Literature finds an unlikely social media partner in TikTok
Best-selling German author Sarah Sprinz’s series of young adult books has received a boost from an unlikely side: a community of literature enthusiasts on the social media platform TikTok.
The #BookTok trend has exploded lately, with an increasing number of readers posting reviews and engaging with writers, while authors are using it to promote their works.
To some, this seems counterintuitive — a platform known for its short, often light-hearted videos isn’t the obvious place to encourage an activity like reading that requires deep concentration.
But videos with the hashtag are racking up billions of views, and have helped boost the popularity of some books, as bookstores rush to set up booths where creators can film videos.
The trend “is super important to me,” Sprinz, author of the hit series “Dunbridge Academy,” which takes place at a boarding school in Scotland, told AFP during an interview at the Frankfurt Book Fair.
“Personally for me, I believe that played a role (in my success) because I saw a lot of videos recommending my books.”
The trend, which often sees creators post emotionally charged book reviews, has been particularly effective in attracting a new audience of young readers, Sprinz said.
“I think it’s good that thanks to TikTok, a completely new and younger target audience is becoming aware of reading,” the 26-year-old said.
– ‘Impact on book sales’ –
According to TikTok – which is owned by Chinese company ByteDance – #BookTok has received over 84 billion video views so far on the platform, and hit genres include romance and fantasy.
“#BookTok has become the place for book recommendations and discoveries, as well as for sharing reviews and tapping into fan culture,” said Tobias Henning, Managing Director, TikTok Germany and Central and Eastern Europe.
It “also has a real impact on book sales around the world,” he added.
One success attributed to #BookTok is American author Colleen Hoover’s novel ‘It Ends With Us’, which saw sales skyrocket after gaining traction in the community.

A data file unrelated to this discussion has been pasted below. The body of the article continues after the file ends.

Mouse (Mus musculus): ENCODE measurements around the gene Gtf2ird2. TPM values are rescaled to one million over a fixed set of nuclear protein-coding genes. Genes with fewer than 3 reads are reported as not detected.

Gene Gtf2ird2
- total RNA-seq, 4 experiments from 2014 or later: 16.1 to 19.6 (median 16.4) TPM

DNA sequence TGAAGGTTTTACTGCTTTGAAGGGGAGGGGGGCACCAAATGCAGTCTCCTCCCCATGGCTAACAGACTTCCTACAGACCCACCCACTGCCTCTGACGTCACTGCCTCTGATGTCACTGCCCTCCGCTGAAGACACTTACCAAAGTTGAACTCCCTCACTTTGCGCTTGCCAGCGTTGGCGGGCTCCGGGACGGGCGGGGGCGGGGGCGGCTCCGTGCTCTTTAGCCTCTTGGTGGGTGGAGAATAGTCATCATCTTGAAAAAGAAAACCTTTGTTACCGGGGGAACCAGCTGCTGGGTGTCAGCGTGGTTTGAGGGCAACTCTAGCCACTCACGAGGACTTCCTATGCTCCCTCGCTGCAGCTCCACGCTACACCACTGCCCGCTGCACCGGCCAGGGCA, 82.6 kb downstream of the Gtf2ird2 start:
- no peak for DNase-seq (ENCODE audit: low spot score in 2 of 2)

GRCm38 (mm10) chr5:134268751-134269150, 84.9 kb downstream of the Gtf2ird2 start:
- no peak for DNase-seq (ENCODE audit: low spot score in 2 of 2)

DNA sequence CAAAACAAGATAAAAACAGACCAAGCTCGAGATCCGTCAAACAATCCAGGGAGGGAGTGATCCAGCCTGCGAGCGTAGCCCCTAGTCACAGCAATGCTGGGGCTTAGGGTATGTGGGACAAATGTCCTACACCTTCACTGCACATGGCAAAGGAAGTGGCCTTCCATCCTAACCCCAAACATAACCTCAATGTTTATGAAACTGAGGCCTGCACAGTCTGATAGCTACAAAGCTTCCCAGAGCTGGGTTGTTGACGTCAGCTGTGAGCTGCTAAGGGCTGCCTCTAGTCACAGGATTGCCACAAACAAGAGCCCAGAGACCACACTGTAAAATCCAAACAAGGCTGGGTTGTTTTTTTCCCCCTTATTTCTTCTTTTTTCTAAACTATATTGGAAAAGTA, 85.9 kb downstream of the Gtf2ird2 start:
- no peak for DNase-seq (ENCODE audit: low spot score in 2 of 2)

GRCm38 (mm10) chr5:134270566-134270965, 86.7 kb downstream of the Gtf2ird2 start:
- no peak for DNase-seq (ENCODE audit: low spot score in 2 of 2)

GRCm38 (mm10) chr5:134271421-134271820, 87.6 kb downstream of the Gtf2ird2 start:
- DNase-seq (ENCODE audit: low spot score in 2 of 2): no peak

A typical review shows a woman sobbing as she reads the novel, with music and a voiceover reading, “I’ve never cried so long after a book.”
With #BookTok’s growing influence, the annual Frankfurt Fair, the world’s largest publishing event, made TikTok a partner for the first time.
Several creators and enthusiasts are also present.
“I do mostly (Tiktok) content on books, mostly novels, and I try to upload two videos a week,” TikTok user Sofia Reinbold, who came to the office, told AFP. living room after reading on the platform.
The 17-year-old added that she had received “comments from people who bought books after watching my videos”.
– ‘Multiplier effect –
For Sprinz, the #BookTok phenomenon is driven by the fact that TikTok is a visual platform, allowing people to show what they think of a book.
And people stuck at home during the coronavirus pandemic may have accelerated the trend.
“A lot of people maybe felt a bit lonely and isolated,” she said, adding that it was a good platform “to network again and find common hobbies like reading.”
She also played down the suggestion that there was somehow a contradiction between spending more time on social media and trying to promote literature, noting that people read in different ways these days, including on e-books. and smartphones.
But social media alone “can’t make a book successful,” she said.
“TikTok and #BookTok are kind of a multiplier and a good opportunity to pass on book recommendations.”
But “there must be more than that,” she said. “The book must of course be good.”